The only other thing I try and cover in meetings is the relationship between shooting ratio and edit time, where time cutting is proportional to both duration of rushes and desired output, modulated by the sort of show you're doing. Otherwise, people tend to get a bit sniffy that you've only shot forty minutes of ENG style video in a day, not realising it'll make the projected budget achievable in the cut. Otherwise they'll have you shooting twenty hours of material for a five minute thing then complain when you go way over on the edit.

P
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#4 Ryan Sage

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Posted 18 May 2010 - 01:13 PM

I can only tell you how I do it.

- Always budget in terms of a day rate. This can sometimes be a bit false and disagrees with Adrian, but provides two advantages: first, you can unobtrusively hint at the cost of a client's request for work beyond the original spec by mentioning how long something is going to take, and then, if they agree to the extension, it's already clear what the terms are.

- Be clear about what you'll charge at cost, including things like mileage. This means meals, accommodation, tapestock, etc., but also subcontractors and so forth.

- Don't itemise too much. Money men don't care how many batteries you have (unless it isn't enough, in which case they will abruptly become experts in the matter). Trivial example, but don't blind them with a list of gear. I tend to package up myself and facilities as a single item at a combined labour/rental rate.

- Make sure you put something in both budget and schedule for completion tasks. Example: on a recent job, we signed-off the final cut on the basis of an internet-delivered preview. That's fine, but they wanted a DVD, three different resolutions of web deliverable, still extractions, etc. This sort of thing quickly becomes a real timesink, easily adding a day or so onto the end of a project you'd subconsciously considered to be signed-off and done.

- Make the payment terms clear upfront. The easiest way to do this is to get terms and conditions signed; most clients will be used to this and it's less confrontational than just throwing an email at them containing a list of demands. It's expensive to do in terms of legal fees and honestly I've never done it, but it's worth airing here. Payment terms includes not only methods of payment and allowable delays, but also the point at which you will invoice: it's frighteningly easy for a client to put off payment not by ignoring the invoice, but just by asking you not to send one - at which point they've made the decision your problem, which is not a great position in which to find yourself.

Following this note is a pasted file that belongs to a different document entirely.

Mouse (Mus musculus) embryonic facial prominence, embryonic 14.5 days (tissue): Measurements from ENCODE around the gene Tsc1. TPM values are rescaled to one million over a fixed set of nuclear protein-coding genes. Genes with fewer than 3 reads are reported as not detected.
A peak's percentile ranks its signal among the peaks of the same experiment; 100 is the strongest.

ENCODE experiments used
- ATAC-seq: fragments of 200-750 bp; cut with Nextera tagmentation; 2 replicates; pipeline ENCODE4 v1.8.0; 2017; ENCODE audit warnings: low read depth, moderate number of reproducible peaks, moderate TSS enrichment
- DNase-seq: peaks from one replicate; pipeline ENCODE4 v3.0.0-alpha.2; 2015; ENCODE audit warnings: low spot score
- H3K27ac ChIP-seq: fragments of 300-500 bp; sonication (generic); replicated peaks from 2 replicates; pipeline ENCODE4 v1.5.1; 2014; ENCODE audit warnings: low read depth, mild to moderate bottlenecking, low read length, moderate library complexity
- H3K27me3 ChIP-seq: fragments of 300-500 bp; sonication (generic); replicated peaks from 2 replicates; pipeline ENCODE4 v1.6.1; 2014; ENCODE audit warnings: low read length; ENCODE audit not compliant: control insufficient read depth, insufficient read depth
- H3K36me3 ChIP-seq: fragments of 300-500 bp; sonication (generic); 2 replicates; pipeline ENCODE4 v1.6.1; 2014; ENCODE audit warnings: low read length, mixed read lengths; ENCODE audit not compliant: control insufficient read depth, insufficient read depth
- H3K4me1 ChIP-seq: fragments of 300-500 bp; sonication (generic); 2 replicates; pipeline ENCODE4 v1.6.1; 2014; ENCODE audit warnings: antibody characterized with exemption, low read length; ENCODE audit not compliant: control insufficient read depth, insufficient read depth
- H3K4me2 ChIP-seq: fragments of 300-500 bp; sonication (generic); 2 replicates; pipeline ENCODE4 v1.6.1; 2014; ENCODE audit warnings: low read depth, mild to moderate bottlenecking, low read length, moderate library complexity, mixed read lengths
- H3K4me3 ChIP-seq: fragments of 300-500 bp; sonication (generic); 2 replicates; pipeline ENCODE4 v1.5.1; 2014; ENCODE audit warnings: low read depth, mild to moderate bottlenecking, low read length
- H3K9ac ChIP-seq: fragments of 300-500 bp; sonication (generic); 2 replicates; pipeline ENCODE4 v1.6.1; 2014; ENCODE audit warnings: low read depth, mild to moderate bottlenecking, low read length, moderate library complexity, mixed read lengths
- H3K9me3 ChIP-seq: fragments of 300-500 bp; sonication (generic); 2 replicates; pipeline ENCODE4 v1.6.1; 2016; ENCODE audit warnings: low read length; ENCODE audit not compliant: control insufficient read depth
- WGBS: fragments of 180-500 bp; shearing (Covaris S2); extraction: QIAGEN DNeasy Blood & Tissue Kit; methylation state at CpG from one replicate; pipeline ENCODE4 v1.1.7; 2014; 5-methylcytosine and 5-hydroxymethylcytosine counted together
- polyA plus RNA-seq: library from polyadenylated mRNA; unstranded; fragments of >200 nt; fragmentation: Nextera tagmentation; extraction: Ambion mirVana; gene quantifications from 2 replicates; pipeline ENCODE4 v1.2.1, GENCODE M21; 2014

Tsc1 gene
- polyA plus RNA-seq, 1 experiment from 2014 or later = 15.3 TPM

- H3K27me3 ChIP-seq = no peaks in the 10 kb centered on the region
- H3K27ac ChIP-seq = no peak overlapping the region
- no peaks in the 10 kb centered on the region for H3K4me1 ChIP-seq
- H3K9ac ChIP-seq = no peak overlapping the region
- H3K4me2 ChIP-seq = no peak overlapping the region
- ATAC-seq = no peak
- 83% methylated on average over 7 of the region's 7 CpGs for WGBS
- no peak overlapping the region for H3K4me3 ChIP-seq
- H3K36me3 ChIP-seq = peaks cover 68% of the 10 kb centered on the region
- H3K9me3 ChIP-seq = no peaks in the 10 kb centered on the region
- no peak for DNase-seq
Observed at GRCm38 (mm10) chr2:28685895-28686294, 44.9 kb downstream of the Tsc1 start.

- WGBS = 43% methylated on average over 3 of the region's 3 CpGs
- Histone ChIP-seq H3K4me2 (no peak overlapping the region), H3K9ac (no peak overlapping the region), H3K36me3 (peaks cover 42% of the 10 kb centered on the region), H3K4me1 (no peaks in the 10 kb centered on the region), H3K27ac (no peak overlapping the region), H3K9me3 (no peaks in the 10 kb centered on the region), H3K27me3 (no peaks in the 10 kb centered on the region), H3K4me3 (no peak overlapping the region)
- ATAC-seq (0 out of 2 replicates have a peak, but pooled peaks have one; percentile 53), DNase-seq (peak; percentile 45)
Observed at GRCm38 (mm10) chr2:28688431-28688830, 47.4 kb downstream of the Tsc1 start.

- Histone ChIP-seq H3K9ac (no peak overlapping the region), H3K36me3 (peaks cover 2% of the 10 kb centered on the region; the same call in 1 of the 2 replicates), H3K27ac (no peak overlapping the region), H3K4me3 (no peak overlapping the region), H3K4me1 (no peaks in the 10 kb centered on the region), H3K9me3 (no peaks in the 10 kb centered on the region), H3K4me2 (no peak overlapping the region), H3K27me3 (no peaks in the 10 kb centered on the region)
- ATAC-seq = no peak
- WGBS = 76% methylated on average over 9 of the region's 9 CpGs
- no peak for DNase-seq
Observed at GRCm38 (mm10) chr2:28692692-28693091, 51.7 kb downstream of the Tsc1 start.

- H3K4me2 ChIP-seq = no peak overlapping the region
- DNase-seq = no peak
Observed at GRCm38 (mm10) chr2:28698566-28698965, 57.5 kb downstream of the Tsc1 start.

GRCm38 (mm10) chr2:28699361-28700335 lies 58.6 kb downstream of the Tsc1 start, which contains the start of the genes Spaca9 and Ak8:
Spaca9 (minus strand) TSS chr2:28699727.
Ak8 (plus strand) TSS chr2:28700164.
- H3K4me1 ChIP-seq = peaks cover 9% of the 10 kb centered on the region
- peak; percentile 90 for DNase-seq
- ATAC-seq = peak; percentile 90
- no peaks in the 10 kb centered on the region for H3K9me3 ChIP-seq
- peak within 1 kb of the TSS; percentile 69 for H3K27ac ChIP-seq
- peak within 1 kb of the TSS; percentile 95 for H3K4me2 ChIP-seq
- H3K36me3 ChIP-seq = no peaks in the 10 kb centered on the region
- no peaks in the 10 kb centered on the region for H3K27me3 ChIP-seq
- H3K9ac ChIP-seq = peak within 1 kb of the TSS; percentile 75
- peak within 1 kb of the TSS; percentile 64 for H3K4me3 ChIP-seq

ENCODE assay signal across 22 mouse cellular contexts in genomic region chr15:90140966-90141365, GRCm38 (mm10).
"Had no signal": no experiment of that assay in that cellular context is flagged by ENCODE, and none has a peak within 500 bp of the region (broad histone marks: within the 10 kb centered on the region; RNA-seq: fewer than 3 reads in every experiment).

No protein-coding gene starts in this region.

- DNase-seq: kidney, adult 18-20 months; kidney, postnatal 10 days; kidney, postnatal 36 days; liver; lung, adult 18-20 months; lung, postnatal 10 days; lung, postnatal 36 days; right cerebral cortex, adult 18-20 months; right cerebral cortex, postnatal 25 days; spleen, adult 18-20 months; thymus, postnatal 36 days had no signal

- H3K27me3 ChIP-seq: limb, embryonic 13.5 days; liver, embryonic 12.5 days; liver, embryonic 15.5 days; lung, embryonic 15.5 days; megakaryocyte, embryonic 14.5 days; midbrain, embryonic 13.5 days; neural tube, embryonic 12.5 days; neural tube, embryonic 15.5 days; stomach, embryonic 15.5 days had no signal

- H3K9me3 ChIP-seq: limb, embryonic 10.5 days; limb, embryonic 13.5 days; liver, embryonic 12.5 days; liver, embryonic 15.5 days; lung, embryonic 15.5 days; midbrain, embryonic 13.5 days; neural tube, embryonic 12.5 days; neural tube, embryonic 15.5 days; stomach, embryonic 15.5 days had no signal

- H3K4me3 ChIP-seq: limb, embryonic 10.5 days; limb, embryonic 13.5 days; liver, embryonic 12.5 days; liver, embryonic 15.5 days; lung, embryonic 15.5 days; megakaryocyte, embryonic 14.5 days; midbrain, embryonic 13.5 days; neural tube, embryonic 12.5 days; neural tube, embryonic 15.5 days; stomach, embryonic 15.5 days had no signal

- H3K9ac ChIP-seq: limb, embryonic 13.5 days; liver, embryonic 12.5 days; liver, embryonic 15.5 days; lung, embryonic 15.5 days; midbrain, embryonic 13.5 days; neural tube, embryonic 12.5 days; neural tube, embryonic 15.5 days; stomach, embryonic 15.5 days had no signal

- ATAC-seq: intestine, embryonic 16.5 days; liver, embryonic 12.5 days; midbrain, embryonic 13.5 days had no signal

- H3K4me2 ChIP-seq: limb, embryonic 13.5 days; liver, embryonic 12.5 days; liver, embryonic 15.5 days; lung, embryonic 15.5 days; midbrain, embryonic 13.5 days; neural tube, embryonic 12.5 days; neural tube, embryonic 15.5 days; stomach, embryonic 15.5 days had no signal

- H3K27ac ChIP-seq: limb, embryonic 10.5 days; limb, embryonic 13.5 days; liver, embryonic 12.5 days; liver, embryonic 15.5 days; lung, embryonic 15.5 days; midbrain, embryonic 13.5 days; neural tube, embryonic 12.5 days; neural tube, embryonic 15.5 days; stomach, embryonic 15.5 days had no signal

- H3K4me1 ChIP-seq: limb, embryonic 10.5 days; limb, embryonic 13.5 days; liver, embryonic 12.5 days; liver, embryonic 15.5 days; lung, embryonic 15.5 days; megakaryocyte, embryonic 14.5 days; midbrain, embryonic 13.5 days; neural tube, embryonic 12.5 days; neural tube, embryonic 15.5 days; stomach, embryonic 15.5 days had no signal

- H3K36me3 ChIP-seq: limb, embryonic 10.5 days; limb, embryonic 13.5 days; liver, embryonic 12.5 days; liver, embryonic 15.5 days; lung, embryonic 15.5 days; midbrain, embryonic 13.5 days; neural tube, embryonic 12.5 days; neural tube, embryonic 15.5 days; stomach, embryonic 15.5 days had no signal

- Plan, on paper. Write things up on a nicely-formatted stack of paper and hand it over. Clients like it, but it really is genuinely useful - I'm aghast at how many people try to run productions from their cellphone databases. List contact details, provide maps, itemise procedures. Again it sounds almost schoolteacher to bring it up, but on anything other than the very simplest productions (where "simple" is PSC news), you will drown otherwise.

The only other thing I try and cover in meetings is the relationship between shooting ratio and edit time, where time cutting is proportional to both duration of rushes and desired output, modulated by the sort of show you're doing. Otherwise, people tend to get a bit sniffy that you've only shot forty minutes of ENG style video in a day, not realising it'll make the projected budget achievable in the cut. Otherwise they'll have you shooting twenty hours of material for a five minute thing then complain when you go way over on the edit.

P



Thanks a lot for the very detailed response, I appreciate it.
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Gamma Ray Digital Inc

FJS International, LLC

Wooden Camera

Aerial Filmworks

Broadcast Solutions Inc

Technodolly

Metropolis Post

Visual Products

rebotnix Technologies

Abel Cine

Paralinx LLC

Rig Wheels Passport

CineTape

Opal

Willys Widgets

Media Blackout - Custom Cables and AKS

CineLab

Glidecam

Ritter Battery

The Slider